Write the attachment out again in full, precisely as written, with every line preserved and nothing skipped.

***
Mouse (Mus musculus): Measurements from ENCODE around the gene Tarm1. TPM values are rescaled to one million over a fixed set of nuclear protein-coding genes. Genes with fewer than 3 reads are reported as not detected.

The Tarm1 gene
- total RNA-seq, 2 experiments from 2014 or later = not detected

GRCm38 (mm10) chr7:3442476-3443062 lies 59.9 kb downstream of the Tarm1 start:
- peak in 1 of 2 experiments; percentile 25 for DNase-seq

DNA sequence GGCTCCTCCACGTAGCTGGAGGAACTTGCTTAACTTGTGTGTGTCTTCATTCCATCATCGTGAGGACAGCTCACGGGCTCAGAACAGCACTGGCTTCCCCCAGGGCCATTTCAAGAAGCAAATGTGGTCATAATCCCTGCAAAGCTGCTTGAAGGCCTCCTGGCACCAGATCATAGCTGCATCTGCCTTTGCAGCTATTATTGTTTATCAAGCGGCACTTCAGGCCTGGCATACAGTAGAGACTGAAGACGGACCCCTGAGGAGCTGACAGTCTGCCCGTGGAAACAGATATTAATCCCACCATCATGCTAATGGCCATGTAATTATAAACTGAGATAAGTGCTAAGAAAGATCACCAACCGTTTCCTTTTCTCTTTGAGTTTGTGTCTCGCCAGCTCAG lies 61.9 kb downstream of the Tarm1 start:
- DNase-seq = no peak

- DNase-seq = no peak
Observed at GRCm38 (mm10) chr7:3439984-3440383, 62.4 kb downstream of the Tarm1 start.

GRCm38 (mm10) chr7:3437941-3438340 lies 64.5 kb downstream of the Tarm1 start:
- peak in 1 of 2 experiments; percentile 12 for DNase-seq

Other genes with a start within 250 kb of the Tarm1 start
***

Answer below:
Mouse (Mus musculus): Measurements from ENCODE around the gene Tarm1. TPM values are rescaled to one million over a fixed set of nuclear protein-coding genes. Genes with fewer than 3 reads are reported as not detected.

The Tarm1 gene
- total RNA-seq, 2 experiments from 2014 or later = not detected

GRCm38 (mm10) chr7:3442476-3443062 lies 59.9 kb downstream of the Tarm1 start:
- peak in 1 of 2 experiments; percentile 25 for DNase-seq

DNA sequence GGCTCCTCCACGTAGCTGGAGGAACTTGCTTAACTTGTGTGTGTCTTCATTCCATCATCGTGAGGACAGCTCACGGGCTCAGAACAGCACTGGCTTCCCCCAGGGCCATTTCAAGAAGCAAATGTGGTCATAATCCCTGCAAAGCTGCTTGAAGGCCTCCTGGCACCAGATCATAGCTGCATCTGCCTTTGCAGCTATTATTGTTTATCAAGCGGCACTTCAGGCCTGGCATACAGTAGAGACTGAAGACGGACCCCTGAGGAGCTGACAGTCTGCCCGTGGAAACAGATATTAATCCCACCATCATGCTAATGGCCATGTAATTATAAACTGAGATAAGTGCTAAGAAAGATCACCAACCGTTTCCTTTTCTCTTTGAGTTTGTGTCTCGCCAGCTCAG lies 61.9 kb downstream of the Tarm1 start:
- DNase-seq = no peak

- DNase-seq = no peak
Observed at GRCm38 (mm10) chr7:3439984-3440383, 62.4 kb downstream of the Tarm1 start.

GRCm38 (mm10) chr7:3437941-3438340 lies 64.5 kb downstream of the Tarm1 start:
- peak in 1 of 2 experiments; percentile 12 for DNase-seq

Other genes with a start within 250 kb of the Tarm1 start